Belton Fleisher serves as the Executive Editor for China Economic Review. His research has focused on China’s economy since 1990, and he has authored and co-authored over 40 articles in professional journals. One of his books, “Labor Economics: Theory and Evidence” (1970) is considered by many to be the first modern labor economics textbook. He is currently a professor of economics at the Ohio State University (OSU), where he has been working on faculty since 1965.
Dr. Fleisher received his PhD in economics from Stanford University (1961), and has worked at the University of Chicago, the London School of Economics, and Renmin University of China in Beijing, as well as OSU. He is also a Senior Fellow and Special Term Professor of the China Center for Human Capital and Labor Market Research at the Central University of Finance and Economics in Beijing.
Belton Fleisher 担任《中国经济评论》的执行主编。自1990年以来，他的研究主要集中在中国经济领域，并且撰写和合作撰写了40余篇专业期刊文章。他编著的《劳动经济学：理论与实证》（1970）一书是公认的第一部现代劳动经济学教程。他从1965年起在俄亥俄州立大学（Ohio State University）担任教职，目前是该大学的经济学教授。
Lua: Can you tell us a bit about the China Economic Review? What makes it different from other economic journals?
Dr. Fleisher: China Economic Review (CER) is the first journal to detail solely with topics on the Chinese economy rather than more general topics on China or Asia or East Asia with a mixture of other subjects such as history/sociology, etc. It remains the only journal dealing exclusively with the Chinese economy with an editorial board that is located principally in centers outside China.
Lua: How has CER grown over the last ten years, particularly with the popularity of economic research coming out of China?
Dr. Fleisher: I don’t have any data in my files on this, but my recollection from the annual reports provided by Elsevier is that the number of submissions has perhaps doubled in 10 years, and the rejection rate has grown from approximately 80% to 90% or so. The number of articles published per year has grown, too, possibly doubling, with each issue becoming larger. I recall that 15 years ago, we had a low point, with difficulty in assuring there would be enough papers for the next issue.
Lua: What do authors need to pay attention to when submitting a paper on economic policies to China Economic Reviews? Where do people typically get their data from (secondary data, surveys, etc.)?
Dr. Fleisher: Non-native English writers must get substantial help from professional language and scientific writing experts or obtain co-authorship with a scholar who is expert in these tools. Data most frequently are from published sources (secondary data) with perhaps 30% coming from authors’ surveys or access to original survey data.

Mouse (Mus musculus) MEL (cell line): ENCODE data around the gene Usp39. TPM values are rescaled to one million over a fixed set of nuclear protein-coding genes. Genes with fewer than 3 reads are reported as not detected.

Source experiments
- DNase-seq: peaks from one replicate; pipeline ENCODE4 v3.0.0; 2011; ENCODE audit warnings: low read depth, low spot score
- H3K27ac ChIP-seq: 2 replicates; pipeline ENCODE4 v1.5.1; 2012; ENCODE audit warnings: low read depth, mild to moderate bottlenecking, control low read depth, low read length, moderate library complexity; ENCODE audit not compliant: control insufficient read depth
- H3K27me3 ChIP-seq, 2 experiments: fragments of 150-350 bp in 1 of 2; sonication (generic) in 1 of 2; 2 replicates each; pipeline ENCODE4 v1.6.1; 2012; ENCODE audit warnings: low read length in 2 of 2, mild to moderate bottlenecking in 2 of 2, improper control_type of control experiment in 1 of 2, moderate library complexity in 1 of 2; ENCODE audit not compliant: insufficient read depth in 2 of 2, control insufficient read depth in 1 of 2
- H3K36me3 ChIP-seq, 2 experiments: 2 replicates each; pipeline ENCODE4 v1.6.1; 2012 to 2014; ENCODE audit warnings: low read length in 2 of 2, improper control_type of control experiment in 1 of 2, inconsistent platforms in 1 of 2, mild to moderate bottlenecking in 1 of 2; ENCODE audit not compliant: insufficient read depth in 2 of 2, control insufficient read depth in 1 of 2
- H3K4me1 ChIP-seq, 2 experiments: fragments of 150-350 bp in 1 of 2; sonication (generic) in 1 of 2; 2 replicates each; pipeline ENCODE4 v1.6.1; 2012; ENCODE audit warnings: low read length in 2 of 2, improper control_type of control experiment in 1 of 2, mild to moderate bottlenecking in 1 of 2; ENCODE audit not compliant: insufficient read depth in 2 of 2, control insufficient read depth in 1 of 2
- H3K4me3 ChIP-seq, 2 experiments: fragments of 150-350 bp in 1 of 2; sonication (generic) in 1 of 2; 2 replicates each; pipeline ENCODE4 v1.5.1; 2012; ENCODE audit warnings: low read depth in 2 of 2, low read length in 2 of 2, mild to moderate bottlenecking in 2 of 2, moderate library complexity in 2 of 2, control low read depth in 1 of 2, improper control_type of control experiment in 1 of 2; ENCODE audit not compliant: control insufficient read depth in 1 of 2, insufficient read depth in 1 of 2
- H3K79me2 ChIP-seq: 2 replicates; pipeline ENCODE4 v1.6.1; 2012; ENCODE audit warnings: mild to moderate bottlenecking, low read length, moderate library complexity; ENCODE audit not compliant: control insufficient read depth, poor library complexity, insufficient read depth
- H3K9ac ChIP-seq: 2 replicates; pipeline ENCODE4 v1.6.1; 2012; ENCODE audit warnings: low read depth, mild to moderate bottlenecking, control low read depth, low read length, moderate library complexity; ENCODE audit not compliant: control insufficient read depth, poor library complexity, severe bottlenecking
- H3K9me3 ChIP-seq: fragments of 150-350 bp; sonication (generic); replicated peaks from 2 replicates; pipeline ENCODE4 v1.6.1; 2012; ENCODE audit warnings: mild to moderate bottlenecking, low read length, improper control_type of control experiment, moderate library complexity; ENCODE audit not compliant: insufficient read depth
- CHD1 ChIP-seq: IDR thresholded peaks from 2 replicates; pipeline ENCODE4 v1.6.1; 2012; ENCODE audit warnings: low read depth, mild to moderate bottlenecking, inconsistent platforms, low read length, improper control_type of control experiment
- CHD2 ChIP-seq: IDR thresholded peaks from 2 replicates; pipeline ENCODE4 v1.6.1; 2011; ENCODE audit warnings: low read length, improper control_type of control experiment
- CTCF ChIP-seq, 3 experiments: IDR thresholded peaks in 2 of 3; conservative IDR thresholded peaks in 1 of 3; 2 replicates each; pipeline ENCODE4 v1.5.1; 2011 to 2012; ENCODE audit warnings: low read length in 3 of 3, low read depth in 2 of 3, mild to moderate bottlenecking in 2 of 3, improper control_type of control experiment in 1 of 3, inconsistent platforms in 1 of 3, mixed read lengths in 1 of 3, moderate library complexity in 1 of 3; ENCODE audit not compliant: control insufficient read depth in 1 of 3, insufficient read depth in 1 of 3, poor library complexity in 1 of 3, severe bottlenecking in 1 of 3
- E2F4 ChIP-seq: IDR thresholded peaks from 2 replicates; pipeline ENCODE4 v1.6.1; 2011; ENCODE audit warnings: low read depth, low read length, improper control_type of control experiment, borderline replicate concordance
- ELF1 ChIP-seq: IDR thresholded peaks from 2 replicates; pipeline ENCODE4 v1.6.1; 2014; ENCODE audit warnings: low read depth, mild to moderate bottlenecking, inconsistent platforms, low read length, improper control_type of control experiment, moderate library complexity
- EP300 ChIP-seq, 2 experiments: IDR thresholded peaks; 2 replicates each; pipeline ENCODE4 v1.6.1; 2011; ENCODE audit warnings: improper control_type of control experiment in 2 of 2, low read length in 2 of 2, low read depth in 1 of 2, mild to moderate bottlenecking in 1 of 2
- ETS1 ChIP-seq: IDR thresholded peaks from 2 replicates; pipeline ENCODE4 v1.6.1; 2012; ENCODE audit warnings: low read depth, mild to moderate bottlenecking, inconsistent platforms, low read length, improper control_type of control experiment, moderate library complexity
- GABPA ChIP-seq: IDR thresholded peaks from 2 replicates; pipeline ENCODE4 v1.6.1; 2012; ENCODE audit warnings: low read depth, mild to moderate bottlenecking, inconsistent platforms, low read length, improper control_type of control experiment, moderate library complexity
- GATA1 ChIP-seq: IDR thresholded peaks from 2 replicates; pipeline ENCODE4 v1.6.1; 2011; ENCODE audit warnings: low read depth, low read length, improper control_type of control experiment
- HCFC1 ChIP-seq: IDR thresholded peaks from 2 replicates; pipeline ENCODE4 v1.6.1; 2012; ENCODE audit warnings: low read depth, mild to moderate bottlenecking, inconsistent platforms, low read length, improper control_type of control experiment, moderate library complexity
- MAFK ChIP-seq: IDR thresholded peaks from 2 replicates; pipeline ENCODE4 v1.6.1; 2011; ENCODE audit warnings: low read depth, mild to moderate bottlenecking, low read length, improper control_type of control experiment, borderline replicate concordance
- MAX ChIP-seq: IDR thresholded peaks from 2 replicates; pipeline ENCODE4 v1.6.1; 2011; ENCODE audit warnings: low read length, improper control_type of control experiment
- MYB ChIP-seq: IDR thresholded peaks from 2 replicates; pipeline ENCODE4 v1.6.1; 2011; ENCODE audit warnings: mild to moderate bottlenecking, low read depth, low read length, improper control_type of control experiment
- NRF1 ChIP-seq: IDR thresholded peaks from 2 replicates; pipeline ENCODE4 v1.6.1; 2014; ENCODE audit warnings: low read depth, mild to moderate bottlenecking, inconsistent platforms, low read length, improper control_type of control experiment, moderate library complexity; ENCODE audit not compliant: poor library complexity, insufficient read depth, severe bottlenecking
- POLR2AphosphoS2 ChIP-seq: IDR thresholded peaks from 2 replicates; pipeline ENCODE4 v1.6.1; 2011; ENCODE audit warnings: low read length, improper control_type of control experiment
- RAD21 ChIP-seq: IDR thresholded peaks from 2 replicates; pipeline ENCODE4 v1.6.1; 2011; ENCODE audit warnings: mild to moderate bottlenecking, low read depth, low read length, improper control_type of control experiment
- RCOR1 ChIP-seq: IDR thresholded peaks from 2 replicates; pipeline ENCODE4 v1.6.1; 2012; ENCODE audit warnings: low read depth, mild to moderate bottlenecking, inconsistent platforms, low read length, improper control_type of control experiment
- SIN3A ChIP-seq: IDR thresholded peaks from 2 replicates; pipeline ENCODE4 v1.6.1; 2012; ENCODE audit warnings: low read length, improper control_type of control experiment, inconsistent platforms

Lua: With regards to the Chinese economic system especially in the area of economic health policy, what is China Economic Review most interested in?
Dr. Fleisher: We look for papers that draw useful policy implications from appropriately designed empirical studies. “Treatment effects” as spelled out in the econometric literature are valued highly as are studies of the impact of organization of the health-care industry on health-care delivery.
Lua: How does China Economic Review choose reviewers, especially when the paper is from Chinese researchers?
Dr. Fleisher: Every editor has his/her own technique. An obvious first choice is to select reviewers who have published papers in China Economic Review, because they “owe” us some service. Personally I don’t distinguish my reviewer search regarding the nationality of the author.
Lua: Do you have specific suggestions for researchers from China regarding article topics and research projects?
Dr. Fleisher: Try to avoid applications of an “off the shelf” technique to Chinese data, with this application to Chinese data as compared to data from somewhere else being the only distinguishing feature of the research. Try to find topics that use the situations in China as analogous to a laboratory for general research in economics.
Lua: Many journals are using social media to promote findings and call for submissions. Can you tell us about CER’s social media presence, including Chinese social media?
Dr. Fleisher: Calls are distributed through the Chinese Economists Society and other research organization with which we have connections. I also have my own mailing list.
Lua: Does the journal face potentially politically contentious issues? How does it face a possibly controversial conclusion?
Dr. Fleisher: We have not received manuscripts that deal with potentially inflammatory topics that would, for example, point fingers at politically connected agents. We publish papers generally dealing with corruption, inefficiency, political economy, etc., and to my knowledge have never considered political sensitivity. Our publisher’s home is in Amsterdam and our publisher has never conveyed any message regarding possibly controversial topics/conclusions (which I assume you mean to refer to politically sensitive, not scientifically controversial).
Lua: China's economy seems to be changing at lightning speed. How do you make sure that your articles are timely and up-to-date?
Dr. Fleisher: We are pro-active in attempting to organize and solicit manuscripts for topics that the editors believe are important for the rapidly changing Chinese economy. We tend to reject papers that are mainly replication of off-the-shelf topics and methods to Chinese data, with the change in data being the only distinguishing characteristic.
Interviewed by Ms. Lua Wilkinson